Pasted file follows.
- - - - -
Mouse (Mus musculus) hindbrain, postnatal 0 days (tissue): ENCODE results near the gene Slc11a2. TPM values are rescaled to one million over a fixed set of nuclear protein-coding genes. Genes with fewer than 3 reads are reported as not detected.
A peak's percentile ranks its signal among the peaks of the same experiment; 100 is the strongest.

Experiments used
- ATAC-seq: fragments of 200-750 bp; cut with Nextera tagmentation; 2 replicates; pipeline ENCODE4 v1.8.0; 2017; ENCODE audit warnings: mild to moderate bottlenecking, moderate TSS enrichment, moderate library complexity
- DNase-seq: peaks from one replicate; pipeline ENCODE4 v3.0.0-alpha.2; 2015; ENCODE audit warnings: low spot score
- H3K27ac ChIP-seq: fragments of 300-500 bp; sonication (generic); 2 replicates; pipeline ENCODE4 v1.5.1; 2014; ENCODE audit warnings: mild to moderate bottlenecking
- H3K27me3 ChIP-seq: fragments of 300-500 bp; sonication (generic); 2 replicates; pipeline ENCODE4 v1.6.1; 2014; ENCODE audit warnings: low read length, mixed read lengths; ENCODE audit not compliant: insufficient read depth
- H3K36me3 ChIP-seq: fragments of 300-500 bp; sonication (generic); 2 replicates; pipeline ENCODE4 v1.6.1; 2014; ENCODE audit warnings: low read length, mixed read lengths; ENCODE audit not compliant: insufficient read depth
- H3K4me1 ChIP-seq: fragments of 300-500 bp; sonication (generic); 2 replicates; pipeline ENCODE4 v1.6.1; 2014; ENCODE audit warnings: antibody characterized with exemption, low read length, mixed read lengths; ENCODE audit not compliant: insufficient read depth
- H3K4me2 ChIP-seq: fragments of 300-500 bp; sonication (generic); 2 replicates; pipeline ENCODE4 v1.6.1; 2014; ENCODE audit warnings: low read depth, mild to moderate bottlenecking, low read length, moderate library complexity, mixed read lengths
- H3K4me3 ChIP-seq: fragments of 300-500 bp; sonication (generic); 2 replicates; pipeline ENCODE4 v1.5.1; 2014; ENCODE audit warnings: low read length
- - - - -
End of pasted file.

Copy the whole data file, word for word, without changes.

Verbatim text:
Mouse (Mus musculus) hindbrain, postnatal 0 days (tissue): ENCODE results near the gene Slc11a2. TPM values are rescaled to one million over a fixed set of nuclear protein-coding genes. Genes with fewer than 3 reads are reported as not detected.
A peak's percentile ranks its signal among the peaks of the same experiment; 100 is the strongest.

Experiments used
- ATAC-seq: fragments of 200-750 bp; cut with Nextera tagmentation; 2 replicates; pipeline ENCODE4 v1.8.0; 2017; ENCODE audit warnings: mild to moderate bottlenecking, moderate TSS enrichment, moderate library complexity
- DNase-seq: peaks from one replicate; pipeline ENCODE4 v3.0.0-alpha.2; 2015; ENCODE audit warnings: low spot score
- H3K27ac ChIP-seq: fragments of 300-500 bp; sonication (generic); 2 replicates; pipeline ENCODE4 v1.5.1; 2014; ENCODE audit warnings: mild to moderate bottlenecking
- H3K27me3 ChIP-seq: fragments of 300-500 bp; sonication (generic); 2 replicates; pipeline ENCODE4 v1.6.1; 2014; ENCODE audit warnings: low read length, mixed read lengths; ENCODE audit not compliant: insufficient read depth
- H3K36me3 ChIP-seq: fragments of 300-500 bp; sonication (generic); 2 replicates; pipeline ENCODE4 v1.6.1; 2014; ENCODE audit warnings: low read length, mixed read lengths; ENCODE audit not compliant: insufficient read depth
- H3K4me1 ChIP-seq: fragments of 300-500 bp; sonication (generic); 2 replicates; pipeline ENCODE4 v1.6.1; 2014; ENCODE audit warnings: antibody characterized with exemption, low read length, mixed read lengths; ENCODE audit not compliant: insufficient read depth
- H3K4me2 ChIP-seq: fragments of 300-500 bp; sonication (generic); 2 replicates; pipeline ENCODE4 v1.6.1; 2014; ENCODE audit warnings: low read depth, mild to moderate bottlenecking, low read length, moderate library complexity, mixed read lengths
- H3K4me3 ChIP-seq: fragments of 300-500 bp; sonication (generic); 2 replicates; pipeline ENCODE4 v1.5.1; 2014; ENCODE audit warnings: low read length